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By Lucky Gold
Egypt’s Elections: Two Opposing Views
As Egypt prepares for a runoff election to choose its president, Amr Moussa, a candidate in the first round of elections and a former foreign minister under Hosni Mubarak, was asked how Egypt can elect a president, with a new constitution to enumerate his powers.
“In fact that is not my point of view,” said Moussa, speaking from Cairo. “My point of view is that the current constitutional declaration is enough to give the president the power he needs.”
Among those powers, he listed “the period of four years, the right of two terms, the separation of forces, the independence of the judiciary.”
“So I don’t think this is a very important point,” he added. “I believe that the president, once elected, knows exactly the powers he will use. The constitutional declaration is quite enough for the time being.”
And if it proves not to be enough? Said Moussa: “If the need arises, then we’ll deal with that through some amendments. So this is not a crucial point concerning the presidential elections.”
A legal coup
Khaled Fahmy, chair of the history department at the American University in Cairo, took a very different point of view.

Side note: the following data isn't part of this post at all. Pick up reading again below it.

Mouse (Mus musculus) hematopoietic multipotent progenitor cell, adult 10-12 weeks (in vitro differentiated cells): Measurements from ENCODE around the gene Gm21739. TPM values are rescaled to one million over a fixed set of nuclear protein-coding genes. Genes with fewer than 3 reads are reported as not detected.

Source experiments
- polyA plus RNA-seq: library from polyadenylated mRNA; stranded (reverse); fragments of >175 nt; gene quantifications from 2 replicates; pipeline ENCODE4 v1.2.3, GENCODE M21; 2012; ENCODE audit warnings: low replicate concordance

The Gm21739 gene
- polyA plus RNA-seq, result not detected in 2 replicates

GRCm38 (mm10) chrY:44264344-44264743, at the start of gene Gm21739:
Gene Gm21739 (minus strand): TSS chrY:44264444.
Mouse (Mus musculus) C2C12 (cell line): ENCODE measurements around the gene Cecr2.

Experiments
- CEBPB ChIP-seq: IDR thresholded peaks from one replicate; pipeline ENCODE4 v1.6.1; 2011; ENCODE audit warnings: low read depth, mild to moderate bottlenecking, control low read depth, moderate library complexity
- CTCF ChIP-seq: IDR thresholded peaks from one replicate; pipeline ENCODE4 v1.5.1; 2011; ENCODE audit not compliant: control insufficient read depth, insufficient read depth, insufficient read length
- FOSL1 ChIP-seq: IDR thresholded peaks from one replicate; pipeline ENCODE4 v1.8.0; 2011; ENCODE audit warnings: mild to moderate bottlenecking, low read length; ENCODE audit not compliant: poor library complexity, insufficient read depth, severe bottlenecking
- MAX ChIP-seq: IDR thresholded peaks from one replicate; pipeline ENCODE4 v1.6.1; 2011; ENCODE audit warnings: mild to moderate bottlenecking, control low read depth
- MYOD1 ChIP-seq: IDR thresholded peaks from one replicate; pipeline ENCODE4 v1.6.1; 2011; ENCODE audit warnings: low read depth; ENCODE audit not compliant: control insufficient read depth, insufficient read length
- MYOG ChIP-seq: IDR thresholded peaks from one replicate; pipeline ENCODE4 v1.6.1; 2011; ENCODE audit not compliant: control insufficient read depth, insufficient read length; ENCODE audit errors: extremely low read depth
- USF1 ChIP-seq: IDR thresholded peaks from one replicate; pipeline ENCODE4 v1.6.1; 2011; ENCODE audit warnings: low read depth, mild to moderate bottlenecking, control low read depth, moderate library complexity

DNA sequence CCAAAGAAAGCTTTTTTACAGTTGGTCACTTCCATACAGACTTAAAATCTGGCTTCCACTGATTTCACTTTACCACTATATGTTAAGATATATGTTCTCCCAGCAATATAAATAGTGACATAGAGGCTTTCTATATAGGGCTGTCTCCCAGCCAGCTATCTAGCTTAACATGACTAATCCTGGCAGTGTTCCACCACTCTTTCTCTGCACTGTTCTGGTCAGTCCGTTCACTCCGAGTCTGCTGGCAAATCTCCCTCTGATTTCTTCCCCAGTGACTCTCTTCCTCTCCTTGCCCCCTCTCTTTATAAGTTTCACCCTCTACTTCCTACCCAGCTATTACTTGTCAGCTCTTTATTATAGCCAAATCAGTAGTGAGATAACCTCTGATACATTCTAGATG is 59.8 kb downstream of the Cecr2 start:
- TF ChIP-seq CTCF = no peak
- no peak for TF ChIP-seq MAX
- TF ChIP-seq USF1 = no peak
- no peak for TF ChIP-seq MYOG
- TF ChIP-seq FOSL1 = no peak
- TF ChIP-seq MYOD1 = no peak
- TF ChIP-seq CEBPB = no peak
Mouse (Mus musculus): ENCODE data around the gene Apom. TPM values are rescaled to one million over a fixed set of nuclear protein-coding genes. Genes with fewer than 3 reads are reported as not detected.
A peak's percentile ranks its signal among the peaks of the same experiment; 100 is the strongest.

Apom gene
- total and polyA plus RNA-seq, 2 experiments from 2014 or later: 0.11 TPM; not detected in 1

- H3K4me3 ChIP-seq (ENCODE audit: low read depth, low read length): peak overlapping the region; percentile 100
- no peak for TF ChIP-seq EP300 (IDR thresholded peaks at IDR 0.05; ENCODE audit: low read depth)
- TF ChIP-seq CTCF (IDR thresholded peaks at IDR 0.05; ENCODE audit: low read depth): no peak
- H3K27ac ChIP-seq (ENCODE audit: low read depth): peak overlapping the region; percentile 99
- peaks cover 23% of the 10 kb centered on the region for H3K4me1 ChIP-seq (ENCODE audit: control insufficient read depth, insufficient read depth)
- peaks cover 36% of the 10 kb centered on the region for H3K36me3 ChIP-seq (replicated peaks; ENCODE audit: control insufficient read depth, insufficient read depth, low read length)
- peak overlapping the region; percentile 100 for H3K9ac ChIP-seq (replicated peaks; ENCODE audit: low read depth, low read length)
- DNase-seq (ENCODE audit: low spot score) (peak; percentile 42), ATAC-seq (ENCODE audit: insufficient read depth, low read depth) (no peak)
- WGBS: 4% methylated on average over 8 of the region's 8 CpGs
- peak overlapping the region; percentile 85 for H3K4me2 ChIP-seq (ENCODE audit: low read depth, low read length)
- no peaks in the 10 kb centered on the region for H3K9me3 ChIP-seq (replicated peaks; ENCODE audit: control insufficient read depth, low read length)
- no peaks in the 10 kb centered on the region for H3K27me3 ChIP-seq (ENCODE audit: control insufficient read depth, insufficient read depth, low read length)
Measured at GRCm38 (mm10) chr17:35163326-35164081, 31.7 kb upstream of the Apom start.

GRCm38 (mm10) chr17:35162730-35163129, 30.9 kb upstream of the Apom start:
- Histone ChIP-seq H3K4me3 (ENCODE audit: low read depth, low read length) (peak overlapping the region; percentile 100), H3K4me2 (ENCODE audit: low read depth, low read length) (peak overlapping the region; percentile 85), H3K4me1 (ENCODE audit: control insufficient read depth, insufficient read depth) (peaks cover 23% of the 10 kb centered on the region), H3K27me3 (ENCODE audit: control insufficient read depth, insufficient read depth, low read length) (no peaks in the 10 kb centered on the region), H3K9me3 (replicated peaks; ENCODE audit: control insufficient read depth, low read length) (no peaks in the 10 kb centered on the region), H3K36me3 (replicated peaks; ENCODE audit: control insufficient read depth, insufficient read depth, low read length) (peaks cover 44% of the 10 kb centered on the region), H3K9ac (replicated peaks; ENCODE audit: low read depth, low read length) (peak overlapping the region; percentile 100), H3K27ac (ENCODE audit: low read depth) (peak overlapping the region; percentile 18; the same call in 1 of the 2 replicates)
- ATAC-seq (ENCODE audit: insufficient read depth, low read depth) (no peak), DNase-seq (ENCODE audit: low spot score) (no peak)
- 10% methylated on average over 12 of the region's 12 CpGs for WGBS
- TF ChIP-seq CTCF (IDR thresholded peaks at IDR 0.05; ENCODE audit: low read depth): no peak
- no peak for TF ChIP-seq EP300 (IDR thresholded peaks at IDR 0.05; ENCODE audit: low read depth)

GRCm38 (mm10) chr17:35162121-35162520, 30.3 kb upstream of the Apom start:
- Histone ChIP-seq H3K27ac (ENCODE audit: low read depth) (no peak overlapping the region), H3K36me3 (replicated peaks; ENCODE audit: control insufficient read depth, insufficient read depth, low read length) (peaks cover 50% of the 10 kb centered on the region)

He was asked if today’s ruling by the Supreme Constitutional Court, Egypt’s highest, that declared the Egyptian parliament “illegal” and dissolved it on the eve of the election constituted “a soft coup?”
“I actually think it is a ‘legal’ coup,” said Fahmy. “A ‘legal’ coup in the sense that it’s not legitimate, obviously, but it’s a coup through courts, through judges, through the law.”
He was referring not only to the dissolution of parliament but also to a separate ruling that allowed Ahmed Shafiq, Hosni Mubarak’s last prime minister, to remain on the ballot to face off with the Muslim Brotherhood candidate.
“This is a coup that reflects the tug of war between the military and the Muslim Brotherhood,” said Fahmy. “This has been in the offing for not only months but years and years.”
He added, “We were thinking that the presidential elections, and prior to that the parliamentary elections would find some kind of a modus vivendi between these two power blocks.”
However, “the events of today, and indeed the past few weeks, have shown very clearly the determination by the Supreme Council of the Armed Forces to oust the Muslim Brotherhood altogether and to deny it serious victories that it had won legitimately in the ballot boxes.”